Sunday July 21, 2024
 The Maths of 3D You can't have 3D without a little maths...

A* PathFinding Algorithm

Have you ever wondered how you can make the ghosts in Pac-man, smart enough to find the shortest route to Pac-man and not go down any paths that are dead ends etc?  Well one way is to use the A* Algorithm.....pronounced.. "A-Star".  There is a load of stuff on the internet on it - and is used in numerous 3D and 2D games because of its effectiveness and simplistic nature.

Now some of the C code that I've put together to implement the A* Demo's, uses a bubble sort to find values with the lowest value....while again this works...its not always the most optimised... but you can always modify the code if you prefer :)  I've tried to keep the tutorial as simple as possible...but would be grateful for any feedback.

Tinny Bit of Theory First!

If we assume a 2D grid...or map it might be called for starters...moving onto 3D sometime in the future, where we would only move in the x-z axis in 3D.

We have a starting point and an ending point!  Our mission is to find the shortest path from the start to the goal without to much overhead.  Of course, the problem is tricky because we have obsticles in our way...which you can see I've added to the image on the right....

A quick sketch always helps to visualise things.

But there is a formula!... Yup an equation to help us on our journey...it is:

F = G + H

where G - is the movement cost from the starting point to the current square

H - cost of movement from the current square to the goal...usually an estimate

F is used to choose our next square...usually deciding which of the 8 surrounding squares has the lowest F, is the one we'll choose.

So lets make each square a node...and of course each node has 8 possible choices for the next node.

From node to node we can calculate our way... but we must keep track of dead ends and record only the shortest path.  This is where list's come into it.... a list is just an array of data, and we use two of them.  Of of them is called the closed list, and the other the open list.  The open list will eventually contain our shortest path from the start to the end, and the closed list will keep track of where we have been, so while the algorithm is running it doesn't go down the same wrong path again.

Putting a Code Example Together

Hmmm....well it all seems simple in theory doesn't it... but when it sometimes come's to coding it, its not always as easy as that.  Well hopefully my demo C code will clarify things and give you a starting point from which you can build a more robust and flexible A* Engine that will plug into anything.

For the two lists, I decided to use the STL library's....but there's nothing stopping you changing the code so that it uses a large allocated space of memory for you own custom array.  I just decided to use the STL library's so it looks simplier.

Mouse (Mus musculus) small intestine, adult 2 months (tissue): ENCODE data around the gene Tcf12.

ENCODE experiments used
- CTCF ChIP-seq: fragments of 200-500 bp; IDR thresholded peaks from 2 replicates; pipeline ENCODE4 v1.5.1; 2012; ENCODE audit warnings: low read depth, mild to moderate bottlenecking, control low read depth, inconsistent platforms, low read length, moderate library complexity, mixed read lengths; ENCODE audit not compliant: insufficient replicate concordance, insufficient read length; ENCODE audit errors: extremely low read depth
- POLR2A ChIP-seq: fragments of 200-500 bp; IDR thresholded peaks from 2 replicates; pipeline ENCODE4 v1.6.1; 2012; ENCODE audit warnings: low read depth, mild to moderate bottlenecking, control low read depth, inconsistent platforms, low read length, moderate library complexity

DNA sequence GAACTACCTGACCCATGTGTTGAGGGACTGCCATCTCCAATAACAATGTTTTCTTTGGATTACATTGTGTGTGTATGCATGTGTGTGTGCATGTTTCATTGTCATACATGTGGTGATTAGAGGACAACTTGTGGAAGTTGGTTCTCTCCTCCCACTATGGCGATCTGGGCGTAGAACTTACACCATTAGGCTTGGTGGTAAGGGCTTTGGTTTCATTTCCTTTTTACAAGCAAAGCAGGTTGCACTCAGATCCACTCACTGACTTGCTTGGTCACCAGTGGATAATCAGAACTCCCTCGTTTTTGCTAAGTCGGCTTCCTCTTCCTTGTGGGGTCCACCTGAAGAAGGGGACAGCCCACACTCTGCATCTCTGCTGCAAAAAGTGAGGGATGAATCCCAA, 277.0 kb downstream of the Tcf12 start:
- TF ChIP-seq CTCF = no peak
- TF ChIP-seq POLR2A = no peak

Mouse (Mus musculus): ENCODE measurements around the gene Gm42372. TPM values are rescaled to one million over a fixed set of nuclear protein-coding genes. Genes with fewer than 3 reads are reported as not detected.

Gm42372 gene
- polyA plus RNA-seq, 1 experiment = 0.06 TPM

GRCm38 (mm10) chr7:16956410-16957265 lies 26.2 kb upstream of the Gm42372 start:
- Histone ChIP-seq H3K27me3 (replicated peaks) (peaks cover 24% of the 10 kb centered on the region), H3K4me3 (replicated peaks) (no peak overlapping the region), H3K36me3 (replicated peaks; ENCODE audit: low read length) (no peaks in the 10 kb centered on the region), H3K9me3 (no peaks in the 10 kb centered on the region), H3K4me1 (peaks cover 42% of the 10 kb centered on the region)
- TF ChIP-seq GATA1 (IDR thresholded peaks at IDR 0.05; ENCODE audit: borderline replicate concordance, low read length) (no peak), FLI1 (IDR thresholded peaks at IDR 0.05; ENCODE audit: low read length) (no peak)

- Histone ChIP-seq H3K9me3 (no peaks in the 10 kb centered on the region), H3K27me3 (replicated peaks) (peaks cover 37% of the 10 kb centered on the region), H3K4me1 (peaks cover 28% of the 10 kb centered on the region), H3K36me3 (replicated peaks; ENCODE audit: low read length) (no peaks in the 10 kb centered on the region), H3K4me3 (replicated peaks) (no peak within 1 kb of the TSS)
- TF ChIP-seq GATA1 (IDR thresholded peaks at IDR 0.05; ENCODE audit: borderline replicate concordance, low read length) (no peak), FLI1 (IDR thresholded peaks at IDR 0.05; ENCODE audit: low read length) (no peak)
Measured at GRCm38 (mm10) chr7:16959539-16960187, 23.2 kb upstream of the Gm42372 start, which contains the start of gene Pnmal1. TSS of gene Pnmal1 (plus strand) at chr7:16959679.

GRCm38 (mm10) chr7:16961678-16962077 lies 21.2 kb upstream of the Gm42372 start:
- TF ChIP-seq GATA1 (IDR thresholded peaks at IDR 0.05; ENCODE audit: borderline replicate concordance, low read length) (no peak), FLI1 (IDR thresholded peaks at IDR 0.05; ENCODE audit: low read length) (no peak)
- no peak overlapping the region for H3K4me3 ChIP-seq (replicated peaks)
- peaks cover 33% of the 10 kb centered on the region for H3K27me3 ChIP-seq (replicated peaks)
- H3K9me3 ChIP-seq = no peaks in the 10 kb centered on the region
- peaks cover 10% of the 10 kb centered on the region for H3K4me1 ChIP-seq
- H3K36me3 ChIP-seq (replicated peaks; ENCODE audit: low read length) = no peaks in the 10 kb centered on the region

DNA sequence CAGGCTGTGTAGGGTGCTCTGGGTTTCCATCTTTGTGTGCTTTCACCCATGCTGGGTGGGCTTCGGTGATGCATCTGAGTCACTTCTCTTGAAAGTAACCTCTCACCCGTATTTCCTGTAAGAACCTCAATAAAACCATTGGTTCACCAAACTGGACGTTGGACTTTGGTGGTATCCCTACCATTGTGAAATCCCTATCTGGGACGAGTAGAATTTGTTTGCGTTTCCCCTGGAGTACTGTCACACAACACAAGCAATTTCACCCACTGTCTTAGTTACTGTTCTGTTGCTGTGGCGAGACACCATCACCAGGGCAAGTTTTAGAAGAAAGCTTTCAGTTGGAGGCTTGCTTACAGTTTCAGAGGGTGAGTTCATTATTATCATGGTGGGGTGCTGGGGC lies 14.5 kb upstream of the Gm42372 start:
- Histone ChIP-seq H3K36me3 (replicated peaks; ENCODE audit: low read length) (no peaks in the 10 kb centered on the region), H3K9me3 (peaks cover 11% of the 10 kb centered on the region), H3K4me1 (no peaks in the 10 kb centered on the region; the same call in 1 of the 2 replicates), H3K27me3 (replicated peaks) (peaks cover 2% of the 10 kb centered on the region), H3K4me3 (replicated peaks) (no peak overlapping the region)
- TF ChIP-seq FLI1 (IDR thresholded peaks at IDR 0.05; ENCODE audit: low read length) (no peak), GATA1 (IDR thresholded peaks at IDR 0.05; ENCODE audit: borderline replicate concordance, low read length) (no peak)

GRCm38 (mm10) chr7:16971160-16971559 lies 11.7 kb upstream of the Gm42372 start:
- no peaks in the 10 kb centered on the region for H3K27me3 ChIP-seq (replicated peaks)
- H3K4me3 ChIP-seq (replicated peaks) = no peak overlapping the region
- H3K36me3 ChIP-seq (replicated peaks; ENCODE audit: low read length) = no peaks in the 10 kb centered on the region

I start with a text file (map.txt) which contains a 10x10 grid of characters.... '0' for space... '1' for wall....'2' for start and of course '3' for the goal.  Its only a simple dos application....I tried to make it as simple as possible...as understanding is the biggest concern here.  Later I'll add a GUI windows version that you can see it travel its journey....and later on again a Pac-Man game, so you can see how good those ghosts are at getting to you :)

 Txt File: map.txt

A word to the wiser..if your worried about the length of the code don't be... it looks long...but if you break it up, you'll be okay....for example the ReadMap() function does what the name says, and only reads the data from the txt file into a global array called map[10][10]....

The program code starts and finishes from the function main()....and most of the function names are pretty descriptive...I would recommend printing a copy out and doing some scribbling on the paper if you get stuck.

Again if you have any serious problems, just give me a shout, and I'll be glad to give you a hand if I can.

 Output: OpenList (x,y coords of shortest path) node: 1 1 node: 2 2 node: 3 2 node: 2 3 node: 3 4 node: 4 5 node: 5 5 node: 6 6 node: 7 6 node: 8 6 node: 9 7 CloseList (x,y of how we got our optimised path) node: 1 1 node: 2 2 node: 3 2 node: 4 2 node: 5 2 node: 4 2 node: 3 2 node: 2 3 node: 3 4 node: 4 5 node: 5 5 node: 6 6 node: 7 6 node: 8 6 node: 9 7

Wow...a lot of code.... but it's a cool ability to find the shortest path...or even a path from a start point to an end point....using closelist array for example.... as sometimes you don't want your enemy to come straight for you...you could have it slowly work its way towards you....but you want it to get there in the end. (Pac-man basics soon).

Notice how you can move in any of 8 directions...top, top_right, right, bottom_right, bottom, bottom_left, left, top_left......will very little work you can change this to only up, left,right and down...4 possible directions...just remember the A* Algorithm is very flexible as long as you understand it.

One thing I think is worth mentioning...is how far to go before stopping.....a good solution, would be to check the size of the CloseList or OpenList array...and if it reaches a certain size, then to stop....maybe have your character...or object move to there before doing the calculation again etc.... always a good idea.

Optimisations are always important in games....some ideas off the top of my head on improving the speed of the code, would be to use a large allocated block of memory for the arrays...as its slightly faster than linked lists...all that allocating and deleting.  Also maybe use the build in sort algorithms in the STL librarys....or write improved ones for searching for the smallest F value.... there's loads of little tweaks you can work on.

Well I think the next step is to put our A* code into another file....a_star.cpp/.h I think and implement a graphical implementation so you can drewl over just how cool it really is.